Having said that, we hope that the messiness of this whole situation doesn't persuade people that one of these servers is inherently better than the other. For myself, I've recently rediscovered Myth in its OS X native 1.4 form, and used the PlayMyth site and metaserver without problem or incident.

As for the lawsuit-- it's really interesting. Violation of a separate agreement or NDA, as far as I know, might be actionable, but not under the DMCA. Besides that, the entity that would need to bring suit under the DMCA would be the owners of the copyright-- in this case, Take Two, and not MythDev, as far as we know.

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I have a freind(not really) who likes school better than halo, and thinks that eternal darkness can be compared to halo, he likes max payne more than halo, hates the xbox, likes hitman 2 better than halo, didn't care to much about the in-game footage of halo 2 that I showed him, thinks that a game called Killer 7 wich wont be out for another year is better than halo and halo 2 and any game alive, he's a gamecube junkie that thinks max payne sold 1 million copies in 4 days, he hates all first person shooters, except timesplitter 2, and theres more gayness about him that i can't think of at t

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Just to let everyone know, I-- like I suspect many have in the Halo community-- been receiving email that loudly proclaims that it "is not spam" from a site called GiftStakes.com, and announcing that you've won an Xbox, and all you need to do is claim it from their website.

If you follow the link, you'll be asked for a code from the email, and taken to a page to enter your name and address.. and then they'll ask you to pay for the shipping and handling of your prize. Debit card is the only payment method accepted.

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I noticed on Macgamer.com, a story about the Thai Government imposing a cerfew for online games read it here.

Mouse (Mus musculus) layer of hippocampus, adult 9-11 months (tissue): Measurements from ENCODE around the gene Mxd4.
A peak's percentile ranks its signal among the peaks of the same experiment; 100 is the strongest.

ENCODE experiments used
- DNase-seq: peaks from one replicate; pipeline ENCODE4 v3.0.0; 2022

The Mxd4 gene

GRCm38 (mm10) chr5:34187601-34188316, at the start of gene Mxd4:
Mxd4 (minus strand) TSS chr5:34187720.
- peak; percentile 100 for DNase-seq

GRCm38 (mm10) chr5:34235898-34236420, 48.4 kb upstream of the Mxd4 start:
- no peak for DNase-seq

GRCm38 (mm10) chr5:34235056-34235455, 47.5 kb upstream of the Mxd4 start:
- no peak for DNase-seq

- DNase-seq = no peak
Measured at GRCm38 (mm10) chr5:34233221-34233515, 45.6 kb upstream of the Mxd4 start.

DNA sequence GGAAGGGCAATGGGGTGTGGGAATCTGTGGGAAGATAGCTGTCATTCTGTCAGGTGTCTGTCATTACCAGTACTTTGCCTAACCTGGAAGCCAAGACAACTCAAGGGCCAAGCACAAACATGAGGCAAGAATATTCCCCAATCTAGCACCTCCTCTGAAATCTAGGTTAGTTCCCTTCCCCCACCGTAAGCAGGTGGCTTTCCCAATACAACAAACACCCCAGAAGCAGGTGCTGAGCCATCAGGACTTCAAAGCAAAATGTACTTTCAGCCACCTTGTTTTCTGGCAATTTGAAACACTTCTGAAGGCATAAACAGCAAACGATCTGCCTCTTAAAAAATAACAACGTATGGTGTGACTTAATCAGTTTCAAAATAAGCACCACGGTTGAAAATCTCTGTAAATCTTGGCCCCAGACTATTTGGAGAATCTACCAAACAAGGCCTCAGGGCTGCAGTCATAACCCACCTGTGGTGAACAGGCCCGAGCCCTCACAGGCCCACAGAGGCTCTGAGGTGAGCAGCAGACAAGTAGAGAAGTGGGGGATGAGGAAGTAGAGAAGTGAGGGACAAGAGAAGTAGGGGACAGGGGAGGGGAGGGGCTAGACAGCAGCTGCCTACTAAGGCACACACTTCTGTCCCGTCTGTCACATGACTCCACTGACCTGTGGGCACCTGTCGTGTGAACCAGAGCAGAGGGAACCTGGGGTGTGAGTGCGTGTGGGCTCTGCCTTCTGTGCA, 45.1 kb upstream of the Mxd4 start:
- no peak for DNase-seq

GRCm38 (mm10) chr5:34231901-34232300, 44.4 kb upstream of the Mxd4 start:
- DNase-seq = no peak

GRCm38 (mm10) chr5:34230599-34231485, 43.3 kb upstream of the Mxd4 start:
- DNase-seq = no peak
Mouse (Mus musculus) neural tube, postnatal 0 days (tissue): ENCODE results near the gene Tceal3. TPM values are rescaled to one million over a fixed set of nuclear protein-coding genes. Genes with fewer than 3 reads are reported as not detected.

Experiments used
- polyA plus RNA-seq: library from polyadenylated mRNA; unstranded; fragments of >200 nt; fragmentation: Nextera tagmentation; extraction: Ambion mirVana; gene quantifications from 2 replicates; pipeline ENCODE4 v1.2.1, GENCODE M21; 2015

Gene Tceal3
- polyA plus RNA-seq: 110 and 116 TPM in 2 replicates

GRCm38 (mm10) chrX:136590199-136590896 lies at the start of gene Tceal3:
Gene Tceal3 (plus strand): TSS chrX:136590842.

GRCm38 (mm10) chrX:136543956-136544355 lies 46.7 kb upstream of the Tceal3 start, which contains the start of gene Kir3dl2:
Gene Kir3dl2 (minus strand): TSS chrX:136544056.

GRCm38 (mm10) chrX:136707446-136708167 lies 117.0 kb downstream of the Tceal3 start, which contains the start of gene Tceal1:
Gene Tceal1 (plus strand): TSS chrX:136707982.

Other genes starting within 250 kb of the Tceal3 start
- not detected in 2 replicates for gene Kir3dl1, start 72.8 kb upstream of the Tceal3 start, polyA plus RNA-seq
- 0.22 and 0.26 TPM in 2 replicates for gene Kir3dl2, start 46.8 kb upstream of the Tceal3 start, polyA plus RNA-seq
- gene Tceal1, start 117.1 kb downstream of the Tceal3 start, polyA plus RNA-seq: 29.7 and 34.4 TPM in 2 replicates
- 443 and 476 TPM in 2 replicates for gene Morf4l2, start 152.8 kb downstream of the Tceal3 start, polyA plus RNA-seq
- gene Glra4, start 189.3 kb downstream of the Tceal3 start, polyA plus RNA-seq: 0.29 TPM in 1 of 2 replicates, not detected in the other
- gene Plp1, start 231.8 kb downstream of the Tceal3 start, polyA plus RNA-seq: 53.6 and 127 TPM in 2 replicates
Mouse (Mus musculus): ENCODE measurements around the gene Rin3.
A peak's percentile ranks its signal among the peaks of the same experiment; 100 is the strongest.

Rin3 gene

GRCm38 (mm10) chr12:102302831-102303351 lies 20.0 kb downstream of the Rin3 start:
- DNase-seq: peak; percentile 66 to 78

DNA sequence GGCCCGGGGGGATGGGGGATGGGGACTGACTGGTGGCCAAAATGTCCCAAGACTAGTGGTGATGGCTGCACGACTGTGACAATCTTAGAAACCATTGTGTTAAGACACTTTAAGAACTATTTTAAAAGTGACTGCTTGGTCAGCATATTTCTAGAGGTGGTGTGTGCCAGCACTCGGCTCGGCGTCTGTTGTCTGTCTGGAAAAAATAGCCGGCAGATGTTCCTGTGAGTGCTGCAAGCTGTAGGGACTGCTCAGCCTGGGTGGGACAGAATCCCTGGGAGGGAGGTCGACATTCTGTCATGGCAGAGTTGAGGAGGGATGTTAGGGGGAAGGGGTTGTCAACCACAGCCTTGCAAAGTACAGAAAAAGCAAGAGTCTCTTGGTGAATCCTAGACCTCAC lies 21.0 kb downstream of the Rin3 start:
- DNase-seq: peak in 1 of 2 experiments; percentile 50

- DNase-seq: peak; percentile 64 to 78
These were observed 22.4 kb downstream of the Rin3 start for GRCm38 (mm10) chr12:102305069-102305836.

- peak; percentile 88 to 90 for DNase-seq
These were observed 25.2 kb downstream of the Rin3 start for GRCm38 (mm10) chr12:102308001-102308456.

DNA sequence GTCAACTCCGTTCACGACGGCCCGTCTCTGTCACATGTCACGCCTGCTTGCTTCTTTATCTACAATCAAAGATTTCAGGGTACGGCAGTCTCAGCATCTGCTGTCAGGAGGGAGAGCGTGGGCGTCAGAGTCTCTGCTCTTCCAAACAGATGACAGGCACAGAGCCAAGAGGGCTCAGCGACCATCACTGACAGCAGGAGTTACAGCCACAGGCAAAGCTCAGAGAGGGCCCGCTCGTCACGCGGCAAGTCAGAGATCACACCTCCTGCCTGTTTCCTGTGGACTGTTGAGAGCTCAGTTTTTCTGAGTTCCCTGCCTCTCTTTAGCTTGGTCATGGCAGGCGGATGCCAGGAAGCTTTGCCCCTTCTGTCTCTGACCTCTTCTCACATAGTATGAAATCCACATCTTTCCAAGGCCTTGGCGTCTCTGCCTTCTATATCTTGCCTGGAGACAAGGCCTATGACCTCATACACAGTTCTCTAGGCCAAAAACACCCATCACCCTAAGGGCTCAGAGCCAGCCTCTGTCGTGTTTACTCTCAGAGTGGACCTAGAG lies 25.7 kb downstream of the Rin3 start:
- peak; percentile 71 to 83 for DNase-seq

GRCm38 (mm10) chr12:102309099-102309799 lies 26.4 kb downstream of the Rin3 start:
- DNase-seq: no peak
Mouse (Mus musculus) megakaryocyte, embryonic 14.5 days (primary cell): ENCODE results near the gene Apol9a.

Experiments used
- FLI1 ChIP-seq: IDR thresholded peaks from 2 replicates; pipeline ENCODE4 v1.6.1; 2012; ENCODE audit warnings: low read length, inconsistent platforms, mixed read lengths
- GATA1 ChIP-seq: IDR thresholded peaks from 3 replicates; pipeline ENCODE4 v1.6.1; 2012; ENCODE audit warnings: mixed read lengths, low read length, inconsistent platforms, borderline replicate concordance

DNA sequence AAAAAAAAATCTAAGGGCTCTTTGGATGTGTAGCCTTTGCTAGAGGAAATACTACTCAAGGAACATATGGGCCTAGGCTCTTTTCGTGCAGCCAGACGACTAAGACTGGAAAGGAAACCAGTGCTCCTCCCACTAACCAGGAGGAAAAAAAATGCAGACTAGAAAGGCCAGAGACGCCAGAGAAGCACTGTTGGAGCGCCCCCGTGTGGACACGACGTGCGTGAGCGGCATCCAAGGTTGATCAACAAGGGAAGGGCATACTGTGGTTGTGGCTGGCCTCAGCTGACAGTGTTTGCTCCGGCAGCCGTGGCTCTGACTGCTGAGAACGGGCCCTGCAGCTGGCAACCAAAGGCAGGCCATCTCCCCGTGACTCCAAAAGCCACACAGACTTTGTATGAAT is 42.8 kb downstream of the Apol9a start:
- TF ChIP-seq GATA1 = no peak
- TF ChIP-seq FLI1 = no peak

What do you guys think?

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News.com is running a story today that a group of security researchers have discovered a way to make Xboxes run Linux without a modchip, and are apparently threatening Microsoft that unless the company releases an official Linux boot loader, they will publicize the technique.

They claim that an official boot loader from Microsoft could

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News.com is carrying a story today that says that Microsoft is looking to hire an engineer for collecting, evaluating and conducting analysis of modification chips used on the Xbox game console, suce as the X-ecuter.

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Ferrex on RHL pointed out an MSNBC story that says that Greece has made all electronic games illegal, including those on mobile phones, which could place lots of unwary tourists at risk for fines or even prison terms.

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Lophan pointed out a Bloomberg story over in the HBO forum in which a company called Immersion is claiming that Microsoft and Sony are both infringing on patents it owns on force feedback technology.

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Have you wondered about Microsoft's stance on the Xbox Gateway and GameSpy Arcade Tunnel software that enables online play for the Xbox? Surprisingly, they are for it. Taken from the Xbox FAQ: